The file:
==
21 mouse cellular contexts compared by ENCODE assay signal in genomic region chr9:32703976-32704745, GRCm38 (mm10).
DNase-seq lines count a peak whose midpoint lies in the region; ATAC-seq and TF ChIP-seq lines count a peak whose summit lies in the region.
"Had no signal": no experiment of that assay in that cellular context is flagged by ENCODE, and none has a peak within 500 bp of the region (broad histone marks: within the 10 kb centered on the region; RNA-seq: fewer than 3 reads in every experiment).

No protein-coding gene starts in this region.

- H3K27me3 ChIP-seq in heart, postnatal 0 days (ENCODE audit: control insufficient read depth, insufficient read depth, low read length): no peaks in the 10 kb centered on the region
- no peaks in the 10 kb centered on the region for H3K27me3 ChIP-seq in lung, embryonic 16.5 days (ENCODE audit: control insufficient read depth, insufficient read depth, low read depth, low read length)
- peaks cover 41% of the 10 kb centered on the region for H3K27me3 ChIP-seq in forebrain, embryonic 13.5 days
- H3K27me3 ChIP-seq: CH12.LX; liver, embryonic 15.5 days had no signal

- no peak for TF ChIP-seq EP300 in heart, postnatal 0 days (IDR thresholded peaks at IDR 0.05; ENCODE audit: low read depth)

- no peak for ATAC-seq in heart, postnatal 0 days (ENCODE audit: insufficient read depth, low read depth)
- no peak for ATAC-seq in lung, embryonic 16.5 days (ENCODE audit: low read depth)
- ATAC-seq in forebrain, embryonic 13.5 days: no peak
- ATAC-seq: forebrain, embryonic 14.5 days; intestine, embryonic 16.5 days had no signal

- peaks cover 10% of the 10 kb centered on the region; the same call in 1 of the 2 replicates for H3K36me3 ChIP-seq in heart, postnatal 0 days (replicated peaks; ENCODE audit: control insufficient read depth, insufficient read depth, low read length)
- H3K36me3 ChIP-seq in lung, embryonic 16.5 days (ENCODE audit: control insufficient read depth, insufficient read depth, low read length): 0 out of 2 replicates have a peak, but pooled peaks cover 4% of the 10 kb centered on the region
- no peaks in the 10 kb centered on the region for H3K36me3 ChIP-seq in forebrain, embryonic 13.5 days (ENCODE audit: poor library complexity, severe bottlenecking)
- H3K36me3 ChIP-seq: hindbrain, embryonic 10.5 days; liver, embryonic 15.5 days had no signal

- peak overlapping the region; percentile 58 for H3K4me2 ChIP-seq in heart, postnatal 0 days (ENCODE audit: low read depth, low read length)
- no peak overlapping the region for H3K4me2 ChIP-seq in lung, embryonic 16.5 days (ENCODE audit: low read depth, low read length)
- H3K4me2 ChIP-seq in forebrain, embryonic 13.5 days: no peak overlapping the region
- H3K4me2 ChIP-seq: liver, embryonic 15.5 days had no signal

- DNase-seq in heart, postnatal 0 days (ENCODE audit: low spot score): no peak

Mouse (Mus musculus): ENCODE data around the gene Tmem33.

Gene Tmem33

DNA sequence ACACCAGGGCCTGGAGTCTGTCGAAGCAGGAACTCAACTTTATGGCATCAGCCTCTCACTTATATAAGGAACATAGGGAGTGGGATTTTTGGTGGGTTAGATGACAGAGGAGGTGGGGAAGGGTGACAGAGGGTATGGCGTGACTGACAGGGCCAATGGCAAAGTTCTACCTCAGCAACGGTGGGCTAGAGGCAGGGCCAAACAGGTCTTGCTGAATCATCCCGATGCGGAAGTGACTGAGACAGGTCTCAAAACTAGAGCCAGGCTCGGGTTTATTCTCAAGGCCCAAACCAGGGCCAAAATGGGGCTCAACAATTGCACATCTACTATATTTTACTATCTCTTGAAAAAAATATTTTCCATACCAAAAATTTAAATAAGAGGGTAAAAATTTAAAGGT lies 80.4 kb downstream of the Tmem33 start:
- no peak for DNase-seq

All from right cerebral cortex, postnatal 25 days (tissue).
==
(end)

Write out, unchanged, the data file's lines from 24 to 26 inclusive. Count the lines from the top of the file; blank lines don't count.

Gene Tmem33

DNA sequence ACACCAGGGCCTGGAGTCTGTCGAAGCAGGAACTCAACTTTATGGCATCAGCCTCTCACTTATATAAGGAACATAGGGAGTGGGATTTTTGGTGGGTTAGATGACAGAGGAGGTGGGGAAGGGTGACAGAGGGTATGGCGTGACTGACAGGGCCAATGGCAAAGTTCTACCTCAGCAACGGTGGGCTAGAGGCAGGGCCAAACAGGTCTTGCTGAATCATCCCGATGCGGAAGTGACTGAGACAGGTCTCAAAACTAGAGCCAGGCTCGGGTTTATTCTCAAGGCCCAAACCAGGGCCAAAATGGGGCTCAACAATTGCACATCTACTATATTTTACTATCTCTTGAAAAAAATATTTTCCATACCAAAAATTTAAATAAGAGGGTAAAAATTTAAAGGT lies 80.4 kb downstream of the Tmem33 start:
- no peak for DNase-seq